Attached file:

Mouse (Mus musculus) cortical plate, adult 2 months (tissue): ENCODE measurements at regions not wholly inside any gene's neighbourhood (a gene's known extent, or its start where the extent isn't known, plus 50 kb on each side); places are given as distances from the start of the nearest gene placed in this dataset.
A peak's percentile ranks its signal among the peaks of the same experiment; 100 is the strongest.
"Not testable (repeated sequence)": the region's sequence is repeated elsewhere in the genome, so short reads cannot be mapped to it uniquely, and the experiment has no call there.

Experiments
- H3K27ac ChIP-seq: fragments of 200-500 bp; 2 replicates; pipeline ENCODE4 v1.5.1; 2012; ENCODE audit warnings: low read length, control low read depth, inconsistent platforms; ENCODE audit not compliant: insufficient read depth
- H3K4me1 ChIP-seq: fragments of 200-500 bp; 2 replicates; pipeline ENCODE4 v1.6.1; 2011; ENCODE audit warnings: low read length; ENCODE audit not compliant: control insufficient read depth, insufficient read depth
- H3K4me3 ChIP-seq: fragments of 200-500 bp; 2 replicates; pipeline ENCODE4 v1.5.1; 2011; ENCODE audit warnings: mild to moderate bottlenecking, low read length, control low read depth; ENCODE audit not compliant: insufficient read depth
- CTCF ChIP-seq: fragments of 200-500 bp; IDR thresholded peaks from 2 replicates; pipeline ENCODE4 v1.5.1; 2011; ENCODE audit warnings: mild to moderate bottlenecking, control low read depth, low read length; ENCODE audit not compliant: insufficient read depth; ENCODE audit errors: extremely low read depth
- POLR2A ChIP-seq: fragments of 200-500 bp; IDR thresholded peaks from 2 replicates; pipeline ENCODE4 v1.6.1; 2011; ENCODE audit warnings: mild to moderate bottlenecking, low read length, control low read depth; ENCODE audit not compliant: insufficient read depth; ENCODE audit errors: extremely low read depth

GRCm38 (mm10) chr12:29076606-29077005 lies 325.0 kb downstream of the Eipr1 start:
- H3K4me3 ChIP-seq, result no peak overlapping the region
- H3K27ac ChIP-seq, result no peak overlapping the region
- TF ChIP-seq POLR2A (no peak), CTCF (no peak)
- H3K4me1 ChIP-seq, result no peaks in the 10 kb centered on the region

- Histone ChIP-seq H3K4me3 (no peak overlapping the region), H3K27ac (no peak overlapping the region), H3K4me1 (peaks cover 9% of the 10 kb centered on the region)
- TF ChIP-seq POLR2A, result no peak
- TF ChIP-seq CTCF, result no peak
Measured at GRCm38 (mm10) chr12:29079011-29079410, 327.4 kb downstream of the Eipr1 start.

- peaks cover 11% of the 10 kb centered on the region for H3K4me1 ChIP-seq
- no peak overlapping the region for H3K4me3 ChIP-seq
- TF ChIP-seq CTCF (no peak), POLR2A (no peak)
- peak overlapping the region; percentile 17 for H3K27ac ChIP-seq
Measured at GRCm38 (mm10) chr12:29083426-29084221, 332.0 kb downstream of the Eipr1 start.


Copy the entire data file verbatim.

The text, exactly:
Mouse (Mus musculus) cortical plate, adult 2 months (tissue): ENCODE measurements at regions not wholly inside any gene's neighbourhood (a gene's known extent, or its start where the extent isn't known, plus 50 kb on each side); places are given as distances from the start of the nearest gene placed in this dataset.
A peak's percentile ranks its signal among the peaks of the same experiment; 100 is the strongest.
"Not testable (repeated sequence)": the region's sequence is repeated elsewhere in the genome, so short reads cannot be mapped to it uniquely, and the experiment has no call there.

Experiments
- H3K27ac ChIP-seq: fragments of 200-500 bp; 2 replicates; pipeline ENCODE4 v1.5.1; 2012; ENCODE audit warnings: low read length, control low read depth, inconsistent platforms; ENCODE audit not compliant: insufficient read depth
- H3K4me1 ChIP-seq: fragments of 200-500 bp; 2 replicates; pipeline ENCODE4 v1.6.1; 2011; ENCODE audit warnings: low read length; ENCODE audit not compliant: control insufficient read depth, insufficient read depth
- H3K4me3 ChIP-seq: fragments of 200-500 bp; 2 replicates; pipeline ENCODE4 v1.5.1; 2011; ENCODE audit warnings: mild to moderate bottlenecking, low read length, control low read depth; ENCODE audit not compliant: insufficient read depth
- CTCF ChIP-seq: fragments of 200-500 bp; IDR thresholded peaks from 2 replicates; pipeline ENCODE4 v1.5.1; 2011; ENCODE audit warnings: mild to moderate bottlenecking, control low read depth, low read length; ENCODE audit not compliant: insufficient read depth; ENCODE audit errors: extremely low read depth
- POLR2A ChIP-seq: fragments of 200-500 bp; IDR thresholded peaks from 2 replicates; pipeline ENCODE4 v1.6.1; 2011; ENCODE audit warnings: mild to moderate bottlenecking, low read length, control low read depth; ENCODE audit not compliant: insufficient read depth; ENCODE audit errors: extremely low read depth

GRCm38 (mm10) chr12:29076606-29077005 lies 325.0 kb downstream of the Eipr1 start:
- H3K4me3 ChIP-seq, result no peak overlapping the region
- H3K27ac ChIP-seq, result no peak overlapping the region
- TF ChIP-seq POLR2A (no peak), CTCF (no peak)
- H3K4me1 ChIP-seq, result no peaks in the 10 kb centered on the region

- Histone ChIP-seq H3K4me3 (no peak overlapping the region), H3K27ac (no peak overlapping the region), H3K4me1 (peaks cover 9% of the 10 kb centered on the region)
- TF ChIP-seq POLR2A, result no peak
- TF ChIP-seq CTCF, result no peak
Measured at GRCm38 (mm10) chr12:29079011-29079410, 327.4 kb downstream of the Eipr1 start.

- peaks cover 11% of the 10 kb centered on the region for H3K4me1 ChIP-seq
- no peak overlapping the region for H3K4me3 ChIP-seq
- TF ChIP-seq CTCF (no peak), POLR2A (no peak)
- peak overlapping the region; percentile 17 for H3K27ac ChIP-seq
Measured at GRCm38 (mm10) chr12:29083426-29084221, 332.0 kb downstream of the Eipr1 start.